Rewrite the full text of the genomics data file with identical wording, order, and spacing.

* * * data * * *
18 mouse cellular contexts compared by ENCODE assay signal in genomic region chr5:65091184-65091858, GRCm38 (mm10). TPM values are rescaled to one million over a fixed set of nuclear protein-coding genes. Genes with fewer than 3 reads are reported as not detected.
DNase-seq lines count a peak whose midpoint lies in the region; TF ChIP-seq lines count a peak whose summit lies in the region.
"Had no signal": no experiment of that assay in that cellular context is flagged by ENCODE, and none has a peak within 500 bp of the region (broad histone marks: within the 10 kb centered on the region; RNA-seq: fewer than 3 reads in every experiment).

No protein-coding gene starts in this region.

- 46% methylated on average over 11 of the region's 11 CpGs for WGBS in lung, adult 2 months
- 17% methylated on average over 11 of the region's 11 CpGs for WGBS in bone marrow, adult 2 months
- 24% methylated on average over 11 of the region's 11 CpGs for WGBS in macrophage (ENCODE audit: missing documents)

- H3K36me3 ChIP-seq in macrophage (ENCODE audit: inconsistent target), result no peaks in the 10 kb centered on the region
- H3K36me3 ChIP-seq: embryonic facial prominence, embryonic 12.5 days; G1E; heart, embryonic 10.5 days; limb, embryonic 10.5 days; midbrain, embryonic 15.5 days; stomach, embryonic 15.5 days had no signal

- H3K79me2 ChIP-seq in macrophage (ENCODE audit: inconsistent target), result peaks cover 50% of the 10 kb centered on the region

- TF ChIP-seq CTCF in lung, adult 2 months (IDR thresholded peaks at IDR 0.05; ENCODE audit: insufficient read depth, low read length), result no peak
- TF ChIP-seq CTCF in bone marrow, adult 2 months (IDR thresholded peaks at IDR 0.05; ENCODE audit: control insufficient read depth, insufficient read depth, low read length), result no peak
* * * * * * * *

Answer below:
18 mouse cellular contexts compared by ENCODE assay signal in genomic region chr5:65091184-65091858, GRCm38 (mm10). TPM values are rescaled to one million over a fixed set of nuclear protein-coding genes. Genes with fewer than 3 reads are reported as not detected.
DNase-seq lines count a peak whose midpoint lies in the region; TF ChIP-seq lines count a peak whose summit lies in the region.
"Had no signal": no experiment of that assay in that cellular context is flagged by ENCODE, and none has a peak within 500 bp of the region (broad histone marks: within the 10 kb centered on the region; RNA-seq: fewer than 3 reads in every experiment).

No protein-coding gene starts in this region.

- 46% methylated on average over 11 of the region's 11 CpGs for WGBS in lung, adult 2 months
- 17% methylated on average over 11 of the region's 11 CpGs for WGBS in bone marrow, adult 2 months
- 24% methylated on average over 11 of the region's 11 CpGs for WGBS in macrophage (ENCODE audit: missing documents)

- H3K36me3 ChIP-seq in macrophage (ENCODE audit: inconsistent target), result no peaks in the 10 kb centered on the region
- H3K36me3 ChIP-seq: embryonic facial prominence, embryonic 12.5 days; G1E; heart, embryonic 10.5 days; limb, embryonic 10.5 days; midbrain, embryonic 15.5 days; stomach, embryonic 15.5 days had no signal

- H3K79me2 ChIP-seq in macrophage (ENCODE audit: inconsistent target), result peaks cover 50% of the 10 kb centered on the region

- TF ChIP-seq CTCF in lung, adult 2 months (IDR thresholded peaks at IDR 0.05; ENCODE audit: insufficient read depth, low read length), result no peak
- TF ChIP-seq CTCF in bone marrow, adult 2 months (IDR thresholded peaks at IDR 0.05; ENCODE audit: control insufficient read depth, insufficient read depth, low read length), result no peak